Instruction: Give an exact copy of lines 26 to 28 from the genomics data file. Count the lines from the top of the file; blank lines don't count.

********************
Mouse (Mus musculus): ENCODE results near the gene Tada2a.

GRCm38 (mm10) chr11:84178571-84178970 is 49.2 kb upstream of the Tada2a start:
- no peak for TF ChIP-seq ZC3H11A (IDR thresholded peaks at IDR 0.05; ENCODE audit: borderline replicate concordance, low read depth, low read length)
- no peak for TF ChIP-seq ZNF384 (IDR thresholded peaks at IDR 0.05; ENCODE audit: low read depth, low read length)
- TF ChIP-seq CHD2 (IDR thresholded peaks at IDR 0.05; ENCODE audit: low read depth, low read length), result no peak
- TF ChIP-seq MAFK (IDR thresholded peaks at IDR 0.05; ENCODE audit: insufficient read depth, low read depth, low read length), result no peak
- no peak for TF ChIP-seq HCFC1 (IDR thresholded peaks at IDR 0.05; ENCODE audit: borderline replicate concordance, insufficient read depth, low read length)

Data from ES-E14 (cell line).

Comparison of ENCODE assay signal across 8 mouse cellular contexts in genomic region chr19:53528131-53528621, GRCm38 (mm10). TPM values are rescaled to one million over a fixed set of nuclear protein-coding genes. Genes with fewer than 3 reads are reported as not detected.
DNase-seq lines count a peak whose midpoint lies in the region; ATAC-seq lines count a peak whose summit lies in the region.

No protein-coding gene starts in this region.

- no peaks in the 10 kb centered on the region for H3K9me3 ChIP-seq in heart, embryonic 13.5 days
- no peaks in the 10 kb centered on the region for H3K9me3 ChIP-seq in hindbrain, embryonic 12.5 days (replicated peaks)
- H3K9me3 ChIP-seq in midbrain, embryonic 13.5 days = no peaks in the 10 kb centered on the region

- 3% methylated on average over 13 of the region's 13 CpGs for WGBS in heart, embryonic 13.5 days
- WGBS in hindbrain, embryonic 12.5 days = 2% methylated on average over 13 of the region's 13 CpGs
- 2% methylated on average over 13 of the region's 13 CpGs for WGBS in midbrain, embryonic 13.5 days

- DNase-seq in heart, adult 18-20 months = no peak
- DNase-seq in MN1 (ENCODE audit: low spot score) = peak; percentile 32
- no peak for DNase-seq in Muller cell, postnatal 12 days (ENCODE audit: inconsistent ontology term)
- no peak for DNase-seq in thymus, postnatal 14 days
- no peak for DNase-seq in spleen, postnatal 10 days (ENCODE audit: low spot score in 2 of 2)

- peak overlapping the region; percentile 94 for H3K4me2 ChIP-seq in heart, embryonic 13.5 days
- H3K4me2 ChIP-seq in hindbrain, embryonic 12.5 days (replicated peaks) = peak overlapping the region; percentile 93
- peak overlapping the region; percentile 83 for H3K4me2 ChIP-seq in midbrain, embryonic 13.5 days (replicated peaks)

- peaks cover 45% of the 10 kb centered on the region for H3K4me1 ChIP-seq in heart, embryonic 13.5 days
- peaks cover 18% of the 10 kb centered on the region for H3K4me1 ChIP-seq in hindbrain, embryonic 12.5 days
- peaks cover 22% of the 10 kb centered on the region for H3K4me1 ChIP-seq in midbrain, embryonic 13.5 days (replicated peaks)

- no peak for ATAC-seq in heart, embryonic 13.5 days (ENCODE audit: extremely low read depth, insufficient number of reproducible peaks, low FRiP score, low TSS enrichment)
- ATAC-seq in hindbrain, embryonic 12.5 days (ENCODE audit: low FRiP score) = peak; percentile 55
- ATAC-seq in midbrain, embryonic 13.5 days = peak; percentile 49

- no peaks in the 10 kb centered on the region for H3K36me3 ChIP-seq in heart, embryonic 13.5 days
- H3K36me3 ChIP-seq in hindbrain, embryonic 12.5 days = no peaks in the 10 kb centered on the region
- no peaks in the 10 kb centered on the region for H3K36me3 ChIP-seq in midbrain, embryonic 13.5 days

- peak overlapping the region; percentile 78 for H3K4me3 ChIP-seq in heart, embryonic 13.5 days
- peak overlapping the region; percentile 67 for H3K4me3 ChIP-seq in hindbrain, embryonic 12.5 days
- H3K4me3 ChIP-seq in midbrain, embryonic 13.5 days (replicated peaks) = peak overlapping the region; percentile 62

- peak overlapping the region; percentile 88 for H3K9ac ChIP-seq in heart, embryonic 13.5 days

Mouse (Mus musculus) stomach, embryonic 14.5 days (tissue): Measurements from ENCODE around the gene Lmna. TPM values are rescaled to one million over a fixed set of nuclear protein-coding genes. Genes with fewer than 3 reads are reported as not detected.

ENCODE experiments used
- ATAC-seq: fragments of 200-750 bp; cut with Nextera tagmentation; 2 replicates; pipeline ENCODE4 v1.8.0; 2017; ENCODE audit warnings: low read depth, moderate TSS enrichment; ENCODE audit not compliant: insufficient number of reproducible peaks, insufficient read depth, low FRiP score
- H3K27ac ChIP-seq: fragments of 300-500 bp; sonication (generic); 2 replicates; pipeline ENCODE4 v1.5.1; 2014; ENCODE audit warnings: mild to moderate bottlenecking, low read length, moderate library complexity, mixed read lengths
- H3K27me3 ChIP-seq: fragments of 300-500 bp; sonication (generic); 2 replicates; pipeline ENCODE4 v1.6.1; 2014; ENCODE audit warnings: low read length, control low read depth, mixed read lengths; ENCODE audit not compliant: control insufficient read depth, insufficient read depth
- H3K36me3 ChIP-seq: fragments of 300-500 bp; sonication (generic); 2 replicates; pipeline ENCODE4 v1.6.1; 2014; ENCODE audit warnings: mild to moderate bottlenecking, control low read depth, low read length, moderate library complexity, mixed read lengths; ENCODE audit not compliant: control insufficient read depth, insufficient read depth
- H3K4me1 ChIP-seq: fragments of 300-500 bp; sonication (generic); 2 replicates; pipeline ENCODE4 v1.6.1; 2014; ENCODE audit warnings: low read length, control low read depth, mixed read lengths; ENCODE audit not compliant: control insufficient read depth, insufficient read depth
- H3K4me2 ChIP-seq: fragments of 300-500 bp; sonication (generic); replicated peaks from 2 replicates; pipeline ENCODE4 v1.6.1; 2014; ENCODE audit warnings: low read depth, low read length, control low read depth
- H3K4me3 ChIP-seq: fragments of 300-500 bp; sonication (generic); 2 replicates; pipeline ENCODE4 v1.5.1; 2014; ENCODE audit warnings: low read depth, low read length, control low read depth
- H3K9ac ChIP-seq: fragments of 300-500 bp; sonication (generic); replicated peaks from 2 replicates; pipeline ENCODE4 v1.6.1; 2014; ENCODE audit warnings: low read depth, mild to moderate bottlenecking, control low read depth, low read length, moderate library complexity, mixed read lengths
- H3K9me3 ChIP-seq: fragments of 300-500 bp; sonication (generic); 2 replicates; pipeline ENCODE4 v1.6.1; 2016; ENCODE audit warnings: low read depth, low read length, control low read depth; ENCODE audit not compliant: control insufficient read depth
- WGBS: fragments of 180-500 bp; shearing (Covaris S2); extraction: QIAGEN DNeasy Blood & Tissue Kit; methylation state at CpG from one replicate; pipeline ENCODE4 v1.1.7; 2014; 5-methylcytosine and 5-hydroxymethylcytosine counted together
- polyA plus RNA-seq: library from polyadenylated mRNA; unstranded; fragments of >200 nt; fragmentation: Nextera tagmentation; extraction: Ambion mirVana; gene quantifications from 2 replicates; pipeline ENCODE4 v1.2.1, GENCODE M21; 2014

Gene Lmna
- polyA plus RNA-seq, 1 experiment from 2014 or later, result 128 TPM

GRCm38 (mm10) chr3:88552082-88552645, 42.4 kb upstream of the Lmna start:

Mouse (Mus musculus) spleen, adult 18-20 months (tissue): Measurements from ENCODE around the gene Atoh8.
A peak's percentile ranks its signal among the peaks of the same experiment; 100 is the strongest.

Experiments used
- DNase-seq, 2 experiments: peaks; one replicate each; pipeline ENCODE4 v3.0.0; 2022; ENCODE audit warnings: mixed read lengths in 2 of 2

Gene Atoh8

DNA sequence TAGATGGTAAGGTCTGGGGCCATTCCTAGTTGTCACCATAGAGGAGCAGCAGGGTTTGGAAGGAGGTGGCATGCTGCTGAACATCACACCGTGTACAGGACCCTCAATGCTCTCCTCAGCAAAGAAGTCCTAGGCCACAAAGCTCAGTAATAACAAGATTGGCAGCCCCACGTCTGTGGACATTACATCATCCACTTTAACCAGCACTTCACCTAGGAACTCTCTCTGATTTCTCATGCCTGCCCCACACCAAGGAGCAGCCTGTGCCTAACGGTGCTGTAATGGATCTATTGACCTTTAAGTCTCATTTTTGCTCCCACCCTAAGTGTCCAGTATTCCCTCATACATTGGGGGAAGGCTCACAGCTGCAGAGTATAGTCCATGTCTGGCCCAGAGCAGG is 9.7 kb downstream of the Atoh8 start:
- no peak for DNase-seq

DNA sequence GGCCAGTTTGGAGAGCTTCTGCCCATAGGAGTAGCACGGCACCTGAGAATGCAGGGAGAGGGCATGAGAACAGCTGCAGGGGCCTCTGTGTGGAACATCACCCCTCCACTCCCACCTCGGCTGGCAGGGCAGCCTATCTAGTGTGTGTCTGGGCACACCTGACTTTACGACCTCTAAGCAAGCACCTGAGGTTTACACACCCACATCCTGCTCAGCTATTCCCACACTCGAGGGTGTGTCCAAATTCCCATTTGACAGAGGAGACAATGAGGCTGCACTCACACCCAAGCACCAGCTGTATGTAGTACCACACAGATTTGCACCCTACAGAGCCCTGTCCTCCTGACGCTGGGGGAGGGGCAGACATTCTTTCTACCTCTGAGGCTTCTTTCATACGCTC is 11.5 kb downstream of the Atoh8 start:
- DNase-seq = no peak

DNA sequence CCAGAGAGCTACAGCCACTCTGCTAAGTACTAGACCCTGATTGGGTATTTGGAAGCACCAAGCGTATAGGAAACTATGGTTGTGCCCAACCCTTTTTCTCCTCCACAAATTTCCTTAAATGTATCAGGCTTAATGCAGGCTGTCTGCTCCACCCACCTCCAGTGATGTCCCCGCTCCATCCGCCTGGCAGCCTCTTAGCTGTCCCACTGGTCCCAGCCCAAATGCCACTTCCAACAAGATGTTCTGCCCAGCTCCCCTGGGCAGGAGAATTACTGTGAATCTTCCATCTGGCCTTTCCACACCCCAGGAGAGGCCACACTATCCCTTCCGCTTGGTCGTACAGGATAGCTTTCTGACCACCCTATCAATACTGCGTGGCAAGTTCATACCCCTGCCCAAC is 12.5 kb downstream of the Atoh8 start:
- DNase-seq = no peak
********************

- peaks cover 45% of the 10 kb centered on the region for H3K4me1 ChIP-seq in heart, embryonic 13.5 days
- peaks cover 18% of the 10 kb centered on the region for H3K4me1 ChIP-seq in hindbrain, embryonic 12.5 days
- peaks cover 22% of the 10 kb centered on the region for H3K4me1 ChIP-seq in midbrain, embryonic 13.5 days (replicated peaks)